Breaking the mould, cooking semiotics and heterogeneity

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Batstone, Kathleen Loren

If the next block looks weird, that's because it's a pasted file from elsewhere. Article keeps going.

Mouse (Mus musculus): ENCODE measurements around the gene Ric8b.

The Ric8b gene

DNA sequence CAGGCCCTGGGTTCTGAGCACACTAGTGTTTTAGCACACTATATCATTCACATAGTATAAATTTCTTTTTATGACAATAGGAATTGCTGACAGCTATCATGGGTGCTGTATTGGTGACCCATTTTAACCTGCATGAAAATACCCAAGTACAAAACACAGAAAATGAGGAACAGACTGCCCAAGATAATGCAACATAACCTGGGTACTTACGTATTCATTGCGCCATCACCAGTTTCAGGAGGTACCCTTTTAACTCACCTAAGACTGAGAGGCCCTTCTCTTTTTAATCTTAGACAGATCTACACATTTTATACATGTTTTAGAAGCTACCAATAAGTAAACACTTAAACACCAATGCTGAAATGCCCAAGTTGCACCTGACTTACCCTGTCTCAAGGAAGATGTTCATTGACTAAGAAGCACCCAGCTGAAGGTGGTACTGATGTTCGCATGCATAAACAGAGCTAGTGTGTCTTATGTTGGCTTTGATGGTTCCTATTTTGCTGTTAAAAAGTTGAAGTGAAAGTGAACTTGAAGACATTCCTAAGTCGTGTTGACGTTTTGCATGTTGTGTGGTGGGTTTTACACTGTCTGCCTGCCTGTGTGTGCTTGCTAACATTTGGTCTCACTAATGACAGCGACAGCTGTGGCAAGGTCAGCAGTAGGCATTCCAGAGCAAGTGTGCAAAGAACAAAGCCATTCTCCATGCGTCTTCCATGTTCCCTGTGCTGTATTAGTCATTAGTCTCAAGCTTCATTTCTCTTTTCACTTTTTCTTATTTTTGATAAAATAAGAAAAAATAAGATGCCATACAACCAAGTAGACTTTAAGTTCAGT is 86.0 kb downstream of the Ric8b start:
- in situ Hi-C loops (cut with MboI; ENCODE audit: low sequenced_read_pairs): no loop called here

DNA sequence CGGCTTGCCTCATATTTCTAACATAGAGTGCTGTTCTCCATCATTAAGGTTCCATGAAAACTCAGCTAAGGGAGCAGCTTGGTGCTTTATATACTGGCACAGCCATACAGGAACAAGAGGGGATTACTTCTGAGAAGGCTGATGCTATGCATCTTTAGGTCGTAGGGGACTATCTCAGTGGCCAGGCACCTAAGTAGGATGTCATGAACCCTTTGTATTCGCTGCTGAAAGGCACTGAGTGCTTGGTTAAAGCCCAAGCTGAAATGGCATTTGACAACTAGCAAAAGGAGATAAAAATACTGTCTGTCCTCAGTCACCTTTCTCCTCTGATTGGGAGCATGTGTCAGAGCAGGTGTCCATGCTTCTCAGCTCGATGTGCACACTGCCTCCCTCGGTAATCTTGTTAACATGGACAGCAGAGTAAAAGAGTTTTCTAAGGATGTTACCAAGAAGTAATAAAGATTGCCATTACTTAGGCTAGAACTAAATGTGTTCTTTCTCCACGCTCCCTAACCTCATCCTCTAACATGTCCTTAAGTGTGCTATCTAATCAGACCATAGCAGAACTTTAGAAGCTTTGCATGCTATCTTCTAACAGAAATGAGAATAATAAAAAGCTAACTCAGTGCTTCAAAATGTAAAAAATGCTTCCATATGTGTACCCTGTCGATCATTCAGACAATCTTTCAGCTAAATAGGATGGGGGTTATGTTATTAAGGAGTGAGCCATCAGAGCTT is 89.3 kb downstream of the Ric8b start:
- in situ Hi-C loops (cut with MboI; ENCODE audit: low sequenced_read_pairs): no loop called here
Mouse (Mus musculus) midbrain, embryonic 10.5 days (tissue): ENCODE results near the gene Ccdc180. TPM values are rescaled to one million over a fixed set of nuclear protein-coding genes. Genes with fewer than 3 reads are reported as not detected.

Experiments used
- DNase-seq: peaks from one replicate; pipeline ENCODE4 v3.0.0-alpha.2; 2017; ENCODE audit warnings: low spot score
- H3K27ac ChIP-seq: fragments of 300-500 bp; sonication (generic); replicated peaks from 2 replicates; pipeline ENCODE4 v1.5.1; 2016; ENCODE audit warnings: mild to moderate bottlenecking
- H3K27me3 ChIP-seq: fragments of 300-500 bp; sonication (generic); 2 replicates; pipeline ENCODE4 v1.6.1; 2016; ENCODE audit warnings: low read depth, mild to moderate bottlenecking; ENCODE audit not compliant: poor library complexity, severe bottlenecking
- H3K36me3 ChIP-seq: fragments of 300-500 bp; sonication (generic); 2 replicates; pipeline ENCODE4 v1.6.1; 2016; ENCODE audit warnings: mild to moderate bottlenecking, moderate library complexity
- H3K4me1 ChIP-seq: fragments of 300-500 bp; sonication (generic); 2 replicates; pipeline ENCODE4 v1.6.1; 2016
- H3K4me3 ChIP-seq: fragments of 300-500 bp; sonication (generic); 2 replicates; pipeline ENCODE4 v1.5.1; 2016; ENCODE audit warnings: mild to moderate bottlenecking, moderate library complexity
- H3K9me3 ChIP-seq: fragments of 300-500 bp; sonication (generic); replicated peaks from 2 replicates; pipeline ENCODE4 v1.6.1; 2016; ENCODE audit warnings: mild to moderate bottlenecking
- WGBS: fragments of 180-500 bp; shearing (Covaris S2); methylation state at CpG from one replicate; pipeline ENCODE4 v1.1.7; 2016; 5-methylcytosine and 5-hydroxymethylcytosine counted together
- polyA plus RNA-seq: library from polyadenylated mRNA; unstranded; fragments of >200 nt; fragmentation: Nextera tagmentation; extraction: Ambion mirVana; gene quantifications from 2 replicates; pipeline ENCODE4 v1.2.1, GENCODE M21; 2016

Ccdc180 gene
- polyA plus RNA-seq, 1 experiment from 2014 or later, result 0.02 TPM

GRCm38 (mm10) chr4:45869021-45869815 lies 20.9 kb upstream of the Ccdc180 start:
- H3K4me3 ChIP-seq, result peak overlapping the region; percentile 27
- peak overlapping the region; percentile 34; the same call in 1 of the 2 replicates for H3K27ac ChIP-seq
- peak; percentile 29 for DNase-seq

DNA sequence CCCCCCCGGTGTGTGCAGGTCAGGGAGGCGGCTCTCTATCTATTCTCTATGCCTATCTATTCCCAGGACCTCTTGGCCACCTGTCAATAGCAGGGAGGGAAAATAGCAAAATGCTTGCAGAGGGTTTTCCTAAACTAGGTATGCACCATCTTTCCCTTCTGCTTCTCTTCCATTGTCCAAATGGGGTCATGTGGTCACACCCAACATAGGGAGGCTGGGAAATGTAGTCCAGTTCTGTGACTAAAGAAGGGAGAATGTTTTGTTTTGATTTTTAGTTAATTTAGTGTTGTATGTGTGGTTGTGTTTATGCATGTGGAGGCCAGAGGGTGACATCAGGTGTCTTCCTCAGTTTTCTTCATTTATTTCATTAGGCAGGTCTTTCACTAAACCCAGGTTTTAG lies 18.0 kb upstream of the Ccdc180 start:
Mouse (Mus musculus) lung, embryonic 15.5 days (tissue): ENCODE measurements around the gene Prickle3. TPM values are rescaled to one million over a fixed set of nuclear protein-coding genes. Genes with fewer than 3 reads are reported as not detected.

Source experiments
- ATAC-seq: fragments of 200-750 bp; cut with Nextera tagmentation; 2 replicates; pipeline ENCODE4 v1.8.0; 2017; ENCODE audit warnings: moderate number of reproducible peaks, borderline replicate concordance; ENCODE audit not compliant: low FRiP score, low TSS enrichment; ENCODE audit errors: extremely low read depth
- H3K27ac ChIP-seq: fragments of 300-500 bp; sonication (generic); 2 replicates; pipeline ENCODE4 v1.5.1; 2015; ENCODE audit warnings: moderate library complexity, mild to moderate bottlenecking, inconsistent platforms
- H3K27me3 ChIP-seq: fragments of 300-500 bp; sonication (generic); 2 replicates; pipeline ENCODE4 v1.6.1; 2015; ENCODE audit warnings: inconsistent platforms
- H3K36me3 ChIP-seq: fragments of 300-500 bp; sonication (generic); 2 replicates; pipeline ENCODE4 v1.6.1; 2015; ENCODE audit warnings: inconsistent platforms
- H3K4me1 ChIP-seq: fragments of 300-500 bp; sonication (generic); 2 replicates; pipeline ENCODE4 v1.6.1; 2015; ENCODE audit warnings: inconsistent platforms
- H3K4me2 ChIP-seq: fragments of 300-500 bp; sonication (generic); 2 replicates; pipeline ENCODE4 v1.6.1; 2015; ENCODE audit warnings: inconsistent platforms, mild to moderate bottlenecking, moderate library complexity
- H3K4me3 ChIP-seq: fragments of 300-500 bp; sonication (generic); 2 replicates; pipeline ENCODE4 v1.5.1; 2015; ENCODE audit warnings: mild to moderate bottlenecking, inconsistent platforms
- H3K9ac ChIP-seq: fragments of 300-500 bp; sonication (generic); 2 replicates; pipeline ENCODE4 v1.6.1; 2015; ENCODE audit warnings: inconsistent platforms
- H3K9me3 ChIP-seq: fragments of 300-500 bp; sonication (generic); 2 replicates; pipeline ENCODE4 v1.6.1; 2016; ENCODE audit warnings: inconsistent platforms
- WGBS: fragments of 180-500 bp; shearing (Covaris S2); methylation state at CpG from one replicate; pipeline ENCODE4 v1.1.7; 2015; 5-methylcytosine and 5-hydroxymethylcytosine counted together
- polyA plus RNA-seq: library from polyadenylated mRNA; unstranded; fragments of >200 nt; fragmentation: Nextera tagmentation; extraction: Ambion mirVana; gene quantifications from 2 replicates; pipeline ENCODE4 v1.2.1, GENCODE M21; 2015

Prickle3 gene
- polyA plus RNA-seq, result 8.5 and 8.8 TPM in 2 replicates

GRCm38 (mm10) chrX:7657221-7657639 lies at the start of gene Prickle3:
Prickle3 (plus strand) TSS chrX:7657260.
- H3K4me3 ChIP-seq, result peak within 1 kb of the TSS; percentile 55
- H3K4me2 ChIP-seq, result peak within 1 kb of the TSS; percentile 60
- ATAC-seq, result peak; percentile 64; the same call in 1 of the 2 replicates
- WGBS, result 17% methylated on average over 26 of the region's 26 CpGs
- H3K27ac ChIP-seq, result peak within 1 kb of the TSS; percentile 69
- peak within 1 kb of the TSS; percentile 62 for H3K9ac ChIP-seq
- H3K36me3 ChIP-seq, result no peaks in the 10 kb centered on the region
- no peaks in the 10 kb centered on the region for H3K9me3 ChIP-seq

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At the heart of the dissertation are two beliefs: first, that food preparation operates symbolically in literature and film, and second, that the symbolic function of food preparation is "multifunctional" in that it varies depending on social context. Supplementing these beliefs with elements of semiotic, post-structural, feminist, interarts, and linguistic theory, my concern is with the capacity of cooking as a symbol to resist binary classifications as illustrated in a variety of twentieth-century literary texts and films. An examination of the relationship between cooking and such traditional binaries as life and death, and masculine and feminine reveals the ability of food preparation to disrupt such oppositions following a Derridean model in which the two poles of the binary are seen to be interdependent or part of a continuum rather than antagonistic. The application of cooking's deconstructive capacity to the pairs metaphor/metonymy, and art/craft also raises questions regarding the status of these linguistic and institutional oppositions. The increasing attention paid to cooking in popular culture, represented by such markers as the popularity of cooking shows on television and the elevation of certain chefs to the status of celebrities, as well as the many connections between food preparation and almost all areas of social and cultural life indicate the importance of a greater understanding of cooking's symbolic function.